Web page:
Ripple Impact: Migratory Birds and Lengthy-term Drought within the West

This text was initially printed in American Water Sources Affiliation journal “Water Sources Influence” and written by Audubon’s Director of Migration Science Nat Seavy, and Karyn Stockdale, Audubon’s Senior Director of Western Water.

As water managers know all too effectively, one of many basic challenges is that water is one component of a fancy and linked system. Water that falls as snow within the mountains strikes downslope to rivers, wetlands, lakes, underground aquifers, and coastal estuaries. These hydrological connections present foundational sources for an unbelievable system that helps folks, fish, birds, and different biodiversity throughout the planet.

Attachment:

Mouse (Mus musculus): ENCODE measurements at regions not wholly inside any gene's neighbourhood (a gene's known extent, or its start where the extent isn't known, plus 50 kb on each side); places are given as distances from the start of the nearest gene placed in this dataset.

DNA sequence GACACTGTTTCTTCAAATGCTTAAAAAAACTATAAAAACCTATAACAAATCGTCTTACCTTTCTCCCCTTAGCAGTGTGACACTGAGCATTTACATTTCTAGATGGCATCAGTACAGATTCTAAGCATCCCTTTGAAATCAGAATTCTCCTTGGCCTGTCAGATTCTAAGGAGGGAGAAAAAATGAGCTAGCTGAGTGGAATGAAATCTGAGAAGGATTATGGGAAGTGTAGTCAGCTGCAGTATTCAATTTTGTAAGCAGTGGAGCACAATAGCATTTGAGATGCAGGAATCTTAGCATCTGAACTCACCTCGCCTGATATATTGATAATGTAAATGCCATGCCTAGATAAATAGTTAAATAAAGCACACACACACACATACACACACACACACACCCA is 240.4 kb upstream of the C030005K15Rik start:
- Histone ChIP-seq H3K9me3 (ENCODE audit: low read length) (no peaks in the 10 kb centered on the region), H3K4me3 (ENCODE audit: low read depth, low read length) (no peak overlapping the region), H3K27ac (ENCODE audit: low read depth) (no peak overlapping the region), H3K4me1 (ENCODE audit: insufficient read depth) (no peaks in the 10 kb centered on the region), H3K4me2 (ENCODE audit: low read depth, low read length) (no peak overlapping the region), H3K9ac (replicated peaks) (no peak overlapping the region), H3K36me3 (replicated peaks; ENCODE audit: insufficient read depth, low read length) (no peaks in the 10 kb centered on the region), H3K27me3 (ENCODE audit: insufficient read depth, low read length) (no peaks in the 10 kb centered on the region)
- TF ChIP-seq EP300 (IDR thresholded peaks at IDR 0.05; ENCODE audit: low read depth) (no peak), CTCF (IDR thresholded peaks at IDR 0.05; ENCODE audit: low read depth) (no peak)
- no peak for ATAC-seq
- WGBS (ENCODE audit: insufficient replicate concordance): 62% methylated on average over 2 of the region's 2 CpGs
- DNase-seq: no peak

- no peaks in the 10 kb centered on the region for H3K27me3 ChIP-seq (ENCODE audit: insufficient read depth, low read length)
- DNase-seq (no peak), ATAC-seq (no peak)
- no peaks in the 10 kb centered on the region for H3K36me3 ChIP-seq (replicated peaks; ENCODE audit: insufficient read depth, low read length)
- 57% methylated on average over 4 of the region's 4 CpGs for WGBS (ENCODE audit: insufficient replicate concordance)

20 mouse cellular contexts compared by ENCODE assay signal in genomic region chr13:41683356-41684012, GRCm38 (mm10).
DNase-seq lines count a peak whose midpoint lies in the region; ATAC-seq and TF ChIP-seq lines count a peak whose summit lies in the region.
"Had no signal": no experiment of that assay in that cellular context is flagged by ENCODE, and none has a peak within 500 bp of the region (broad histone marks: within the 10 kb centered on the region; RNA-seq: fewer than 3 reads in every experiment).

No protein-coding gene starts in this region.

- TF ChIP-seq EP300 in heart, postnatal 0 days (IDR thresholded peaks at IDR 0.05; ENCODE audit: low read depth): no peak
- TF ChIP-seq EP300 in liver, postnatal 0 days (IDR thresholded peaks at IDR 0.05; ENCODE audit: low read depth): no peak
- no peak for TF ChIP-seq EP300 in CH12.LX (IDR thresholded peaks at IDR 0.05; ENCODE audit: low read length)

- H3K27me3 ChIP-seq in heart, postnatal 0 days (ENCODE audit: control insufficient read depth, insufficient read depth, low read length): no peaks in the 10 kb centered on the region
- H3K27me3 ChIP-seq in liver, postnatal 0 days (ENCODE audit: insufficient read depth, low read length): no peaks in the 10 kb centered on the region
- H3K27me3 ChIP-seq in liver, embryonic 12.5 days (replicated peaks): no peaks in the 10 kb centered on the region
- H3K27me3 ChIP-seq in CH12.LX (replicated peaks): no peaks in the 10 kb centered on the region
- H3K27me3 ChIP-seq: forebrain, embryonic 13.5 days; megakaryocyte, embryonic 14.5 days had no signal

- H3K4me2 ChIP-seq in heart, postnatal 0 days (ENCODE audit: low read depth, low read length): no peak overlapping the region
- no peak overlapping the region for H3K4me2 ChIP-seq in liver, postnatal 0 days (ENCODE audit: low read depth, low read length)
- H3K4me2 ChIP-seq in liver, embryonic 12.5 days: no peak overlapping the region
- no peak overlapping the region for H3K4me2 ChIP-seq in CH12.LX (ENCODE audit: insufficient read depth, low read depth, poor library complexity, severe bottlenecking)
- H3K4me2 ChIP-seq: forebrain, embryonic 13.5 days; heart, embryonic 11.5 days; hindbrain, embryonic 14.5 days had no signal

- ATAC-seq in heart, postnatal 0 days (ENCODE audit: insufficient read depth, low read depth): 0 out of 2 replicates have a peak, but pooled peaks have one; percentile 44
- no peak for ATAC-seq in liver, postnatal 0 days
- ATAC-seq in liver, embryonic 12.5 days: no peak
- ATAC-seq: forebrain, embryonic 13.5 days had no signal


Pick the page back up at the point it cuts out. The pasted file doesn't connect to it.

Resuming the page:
However immediately’s hydrologic cycle is vastly completely different than 50 years in the past, with proof of local weather disruption all through the water cycle—together with long-term drought, warmth waves, flooding, wildfire, and extra. One problem of understanding and managing these water-based methods is that many impacts, resembling long-term drought, don’t have an effect on only one location. They ripple out throughout bigger areas. Within the case of migratory birds that rely on rivers, wetlands, estuaries, and lakes, these ripples can prolong from the Arctic all the best way to the southern reaches of South America. As an integral a part of broader drought resilience work within the American West, efforts to assist migratory chook populations also can make waves, sending ripples effectively past the habitats the place wildlife managers and water managers focus their efforts.

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